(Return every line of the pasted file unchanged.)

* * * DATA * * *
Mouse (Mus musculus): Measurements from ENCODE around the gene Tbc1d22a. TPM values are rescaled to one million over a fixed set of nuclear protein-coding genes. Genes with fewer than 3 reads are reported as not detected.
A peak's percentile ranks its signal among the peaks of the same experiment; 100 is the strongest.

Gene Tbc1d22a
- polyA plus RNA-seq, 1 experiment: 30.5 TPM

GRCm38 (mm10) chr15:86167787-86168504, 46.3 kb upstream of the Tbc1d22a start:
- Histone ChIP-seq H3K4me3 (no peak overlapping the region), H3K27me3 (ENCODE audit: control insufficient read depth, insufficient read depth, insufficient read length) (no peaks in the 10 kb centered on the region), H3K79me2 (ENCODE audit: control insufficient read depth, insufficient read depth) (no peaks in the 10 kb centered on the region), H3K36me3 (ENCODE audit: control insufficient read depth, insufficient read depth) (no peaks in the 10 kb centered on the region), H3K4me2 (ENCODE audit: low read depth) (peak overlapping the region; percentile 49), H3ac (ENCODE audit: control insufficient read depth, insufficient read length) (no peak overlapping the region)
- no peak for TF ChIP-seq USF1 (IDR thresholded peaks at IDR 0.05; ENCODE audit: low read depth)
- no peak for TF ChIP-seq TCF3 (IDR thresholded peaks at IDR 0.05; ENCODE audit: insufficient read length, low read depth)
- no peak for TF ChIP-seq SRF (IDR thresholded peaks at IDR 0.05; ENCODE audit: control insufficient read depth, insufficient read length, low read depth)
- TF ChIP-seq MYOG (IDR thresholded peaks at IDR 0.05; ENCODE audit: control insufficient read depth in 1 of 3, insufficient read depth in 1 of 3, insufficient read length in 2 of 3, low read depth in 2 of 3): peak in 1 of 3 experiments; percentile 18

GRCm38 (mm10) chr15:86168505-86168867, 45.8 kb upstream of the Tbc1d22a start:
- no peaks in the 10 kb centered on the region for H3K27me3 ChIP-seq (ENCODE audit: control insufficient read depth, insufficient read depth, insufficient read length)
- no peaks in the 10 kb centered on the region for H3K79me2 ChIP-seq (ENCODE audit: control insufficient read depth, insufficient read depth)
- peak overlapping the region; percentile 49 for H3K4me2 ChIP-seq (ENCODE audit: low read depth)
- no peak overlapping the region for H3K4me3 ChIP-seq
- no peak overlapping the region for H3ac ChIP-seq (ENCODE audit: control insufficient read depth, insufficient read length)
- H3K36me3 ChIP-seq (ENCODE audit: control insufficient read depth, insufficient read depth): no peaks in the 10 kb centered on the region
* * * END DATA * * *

Mouse (Mus musculus): Measurements from ENCODE around the gene Tbc1d22a. TPM values are rescaled to one million over a fixed set of nuclear protein-coding genes. Genes with fewer than 3 reads are reported as not detected.
A peak's percentile ranks its signal among the peaks of the same experiment; 100 is the strongest.

Gene Tbc1d22a
- polyA plus RNA-seq, 1 experiment: 30.5 TPM

GRCm38 (mm10) chr15:86167787-86168504, 46.3 kb upstream of the Tbc1d22a start:
- Histone ChIP-seq H3K4me3 (no peak overlapping the region), H3K27me3 (ENCODE audit: control insufficient read depth, insufficient read depth, insufficient read length) (no peaks in the 10 kb centered on the region), H3K79me2 (ENCODE audit: control insufficient read depth, insufficient read depth) (no peaks in the 10 kb centered on the region), H3K36me3 (ENCODE audit: control insufficient read depth, insufficient read depth) (no peaks in the 10 kb centered on the region), H3K4me2 (ENCODE audit: low read depth) (peak overlapping the region; percentile 49), H3ac (ENCODE audit: control insufficient read depth, insufficient read length) (no peak overlapping the region)
- no peak for TF ChIP-seq USF1 (IDR thresholded peaks at IDR 0.05; ENCODE audit: low read depth)
- no peak for TF ChIP-seq TCF3 (IDR thresholded peaks at IDR 0.05; ENCODE audit: insufficient read length, low read depth)
- no peak for TF ChIP-seq SRF (IDR thresholded peaks at IDR 0.05; ENCODE audit: control insufficient read depth, insufficient read length, low read depth)
- TF ChIP-seq MYOG (IDR thresholded peaks at IDR 0.05; ENCODE audit: control insufficient read depth in 1 of 3, insufficient read depth in 1 of 3, insufficient read length in 2 of 3, low read depth in 2 of 3): peak in 1 of 3 experiments; percentile 18

GRCm38 (mm10) chr15:86168505-86168867, 45.8 kb upstream of the Tbc1d22a start:
- no peaks in the 10 kb centered on the region for H3K27me3 ChIP-seq (ENCODE audit: control insufficient read depth, insufficient read depth, insufficient read length)
- no peaks in the 10 kb centered on the region for H3K79me2 ChIP-seq (ENCODE audit: control insufficient read depth, insufficient read depth)
- peak overlapping the region; percentile 49 for H3K4me2 ChIP-seq (ENCODE audit: low read depth)
- no peak overlapping the region for H3K4me3 ChIP-seq
- no peak overlapping the region for H3ac ChIP-seq (ENCODE audit: control insufficient read depth, insufficient read length)
- H3K36me3 ChIP-seq (ENCODE audit: control insufficient read depth, insufficient read depth): no peaks in the 10 kb centered on the region